An array of single crystal CdS nanowires has been fabricated in the pores of an alumina membrane by sol–gel synthesis. The CdS crystals have a hexagonal structure, which is verified by electron diffraction. As CdS is an important semiconducting material this synthesis may prove very useful for the fabrication of nanosized semiconducting structures. The Figure shows a scanning electron microscopy image of the nanowires.

    12. Attaching Silica Nanoparticles from Suspension onto Surface Charge Patterns Generated by a Conductive Atomic Force Microscope Tip (pages 1395–1398)

      P. Mesquida and A. Stemmer

      Version of Record online: 5 SEP 2001 | DOI: 10.1002/1521-4095(200109)13:18<1395::AID-ADMA1395>3.0.CO;2-0

      A conductive atomic force microscope (AFM) tip acts as a nanopencilto write positive or negative charge patterns into a fluorocarbon film. Silica nanobeads (with a positive surface charge) can be attached to negative patterns by Coulombic interaction. While the resolution of the writing process is up to 100 nm, coagulation of the silica beads makes 1 μm a realistic minimum width for structures thus formed (see Figure and also cover).

    13. Fluorescent Trimeric Liquid Crystals: Modular Design of Emissive Mesogens (pages 1398–1401)

      A. C. Sentman and D. L. Gin

      Version of Record online: 5 SEP 2001 | DOI: 10.1002/1521-4095(200109)13:18<1398::AID-ADMA1398>3.0.CO;2-J

      Integration of luminescent and mesogenic properties—instead of a compromise between the two—in light-emissive thermotropic liquid crystals is achieved by a modular approach: a weakly mesogenic, but highly fluorescent core is joined, through flexible linkages, to two strongly mesogenic moieties (see Figure).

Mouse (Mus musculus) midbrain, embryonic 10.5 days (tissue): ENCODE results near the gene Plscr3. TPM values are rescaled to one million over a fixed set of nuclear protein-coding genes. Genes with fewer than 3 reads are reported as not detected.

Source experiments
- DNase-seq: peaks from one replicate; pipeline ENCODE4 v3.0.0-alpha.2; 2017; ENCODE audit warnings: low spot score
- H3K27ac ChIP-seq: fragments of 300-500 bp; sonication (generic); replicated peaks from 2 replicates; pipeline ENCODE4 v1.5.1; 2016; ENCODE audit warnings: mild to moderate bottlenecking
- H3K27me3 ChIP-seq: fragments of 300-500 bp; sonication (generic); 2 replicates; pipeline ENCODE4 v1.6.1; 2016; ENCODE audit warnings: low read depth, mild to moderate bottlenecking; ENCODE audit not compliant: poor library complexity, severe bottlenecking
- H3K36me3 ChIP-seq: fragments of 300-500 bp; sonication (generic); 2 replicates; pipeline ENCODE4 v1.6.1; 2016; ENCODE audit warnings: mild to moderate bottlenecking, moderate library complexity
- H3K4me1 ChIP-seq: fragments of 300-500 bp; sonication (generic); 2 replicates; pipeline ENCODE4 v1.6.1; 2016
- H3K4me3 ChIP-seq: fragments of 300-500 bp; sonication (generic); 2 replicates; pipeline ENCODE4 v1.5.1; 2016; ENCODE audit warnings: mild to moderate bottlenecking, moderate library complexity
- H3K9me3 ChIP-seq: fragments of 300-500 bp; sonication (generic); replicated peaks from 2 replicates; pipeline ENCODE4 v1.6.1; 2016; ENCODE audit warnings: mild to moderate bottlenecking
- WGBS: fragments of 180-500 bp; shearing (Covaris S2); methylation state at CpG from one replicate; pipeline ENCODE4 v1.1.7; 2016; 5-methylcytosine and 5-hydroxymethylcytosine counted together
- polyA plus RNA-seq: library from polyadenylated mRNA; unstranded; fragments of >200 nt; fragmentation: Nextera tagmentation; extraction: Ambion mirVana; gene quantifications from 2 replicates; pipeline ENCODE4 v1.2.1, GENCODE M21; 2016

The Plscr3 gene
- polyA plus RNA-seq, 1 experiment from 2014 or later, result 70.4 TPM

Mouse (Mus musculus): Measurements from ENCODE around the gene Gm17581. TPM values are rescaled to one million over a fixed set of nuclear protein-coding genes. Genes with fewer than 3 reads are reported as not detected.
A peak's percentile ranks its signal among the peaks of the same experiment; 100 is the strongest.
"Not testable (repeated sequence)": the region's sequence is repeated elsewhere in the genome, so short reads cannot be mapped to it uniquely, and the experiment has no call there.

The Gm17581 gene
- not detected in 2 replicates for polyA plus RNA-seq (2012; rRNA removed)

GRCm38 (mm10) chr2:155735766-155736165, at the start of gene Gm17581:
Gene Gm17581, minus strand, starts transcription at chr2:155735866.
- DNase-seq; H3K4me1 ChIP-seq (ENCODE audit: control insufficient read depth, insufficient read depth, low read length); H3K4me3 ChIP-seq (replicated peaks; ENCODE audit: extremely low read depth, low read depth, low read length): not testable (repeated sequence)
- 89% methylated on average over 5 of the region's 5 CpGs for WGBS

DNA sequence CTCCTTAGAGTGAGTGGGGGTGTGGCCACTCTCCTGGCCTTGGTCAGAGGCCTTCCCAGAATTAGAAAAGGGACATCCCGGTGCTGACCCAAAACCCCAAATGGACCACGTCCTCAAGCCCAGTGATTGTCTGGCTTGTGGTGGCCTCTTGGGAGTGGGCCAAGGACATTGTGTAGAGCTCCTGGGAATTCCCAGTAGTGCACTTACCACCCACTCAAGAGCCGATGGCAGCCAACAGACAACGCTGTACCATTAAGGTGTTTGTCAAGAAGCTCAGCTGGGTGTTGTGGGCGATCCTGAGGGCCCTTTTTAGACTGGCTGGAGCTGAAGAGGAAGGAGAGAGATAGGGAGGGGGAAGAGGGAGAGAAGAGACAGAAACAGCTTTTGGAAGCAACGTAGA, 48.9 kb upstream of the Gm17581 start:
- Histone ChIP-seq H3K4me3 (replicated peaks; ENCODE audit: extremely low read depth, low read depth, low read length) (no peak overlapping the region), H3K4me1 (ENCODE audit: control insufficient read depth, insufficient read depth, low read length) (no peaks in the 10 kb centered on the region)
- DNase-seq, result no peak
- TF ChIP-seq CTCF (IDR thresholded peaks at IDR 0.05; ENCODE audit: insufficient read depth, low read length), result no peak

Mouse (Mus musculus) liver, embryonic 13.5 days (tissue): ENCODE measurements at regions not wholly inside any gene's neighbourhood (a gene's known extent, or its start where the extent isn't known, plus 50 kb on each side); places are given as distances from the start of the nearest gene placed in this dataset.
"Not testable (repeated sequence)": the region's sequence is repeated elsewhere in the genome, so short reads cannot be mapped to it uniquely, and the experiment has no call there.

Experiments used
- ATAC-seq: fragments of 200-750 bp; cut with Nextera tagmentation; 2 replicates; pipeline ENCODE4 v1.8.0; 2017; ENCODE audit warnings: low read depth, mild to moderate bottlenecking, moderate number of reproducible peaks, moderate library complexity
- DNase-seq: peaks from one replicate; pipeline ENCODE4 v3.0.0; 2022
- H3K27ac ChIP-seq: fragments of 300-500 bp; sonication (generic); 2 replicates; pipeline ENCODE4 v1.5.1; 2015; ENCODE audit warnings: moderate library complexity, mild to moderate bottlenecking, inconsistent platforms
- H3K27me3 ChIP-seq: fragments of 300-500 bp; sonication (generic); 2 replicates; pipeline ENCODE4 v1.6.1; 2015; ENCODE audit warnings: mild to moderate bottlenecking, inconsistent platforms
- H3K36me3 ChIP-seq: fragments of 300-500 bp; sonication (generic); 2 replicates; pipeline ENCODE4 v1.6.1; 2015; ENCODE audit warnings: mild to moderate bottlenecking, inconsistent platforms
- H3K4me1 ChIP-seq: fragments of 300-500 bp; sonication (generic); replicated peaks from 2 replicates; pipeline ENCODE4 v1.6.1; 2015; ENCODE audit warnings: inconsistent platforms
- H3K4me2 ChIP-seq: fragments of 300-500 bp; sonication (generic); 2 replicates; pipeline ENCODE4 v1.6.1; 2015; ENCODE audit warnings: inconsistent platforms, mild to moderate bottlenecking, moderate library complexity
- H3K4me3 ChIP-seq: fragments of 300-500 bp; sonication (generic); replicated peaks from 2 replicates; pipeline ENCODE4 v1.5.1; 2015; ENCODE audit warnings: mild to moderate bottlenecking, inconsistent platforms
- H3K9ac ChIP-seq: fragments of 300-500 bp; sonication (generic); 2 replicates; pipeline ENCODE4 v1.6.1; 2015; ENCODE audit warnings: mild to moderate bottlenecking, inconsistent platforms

14. Luminescent Erbium-Doped Porous Silicon Bilayer Structures (pages 1402–1405)

      L. Gu, Z. Xiong, G. Chen, Z. Xiao, D. Gong, X. Hou and X. Wang

      Version of Record online: 5 SEP 2001 | DOI: 10.1002/1521-4095(200109)13:18<1402::AID-ADMA1402>3.0.CO;2-U

      A novel method for preparing luminescent erbium-doped porous silicon(PSi) is presented. By anodic etching of an Er and O co-doped Si single crystalline film grown by molecular beam epitaxy, an Er-doped PSi/PSi bilayer structure is formed. The advantages of such a bilayer structure are efficient excitation of Er ions and suppression of energy back transfer for the de-excitation process. The Figure is an SEM image of a PSi:Er sample.

    15. Nanoporous Catalytic Materials with Organic Frameworks (pages 1407–1410)

      D. L. Gin and W. Gu

      Version of Record online: 5 SEP 2001 | DOI: 10.1002/1521-4095(200109)13:18<1407::AID-ADMA1407>3.0.CO;2-0

      Organic frameworks have tempting propertiesfor nanostructured heterogeneous catalysts with active sites that are size- and pH-tunable, yet working examples are sparse. The authors present a promising structure type, i.e., cross-linked assemblies of lyotropic liquid crystals (LLCs), whose polar termini form ordered channels with enhanced basic or acidic catalytic activity (see Figure for a Lewis-acidic system).

    16. Photochromic Magnetic Materials (pages 1411–1413)

      K. Nakatani and P. Yu

      Version of Record online: 5 SEP 2001 | DOI: 10.1002/1521-4095(200109)13:18<1411::AID-ADMA1411>3.0.CO;2-Y

      Incorporation of organic photochromes into magnetic systems not only provides new ways to photo-control magnetic behavior but may also lead to interesting photochromics. Cationic spiropyrans exhibit this type of behavior depending on whether the structure is open or closed (see Figure). These structures can also be incorporated into rigid layered MnPS3 materials where a reversible photo-switching of magnetic coercivity is observed.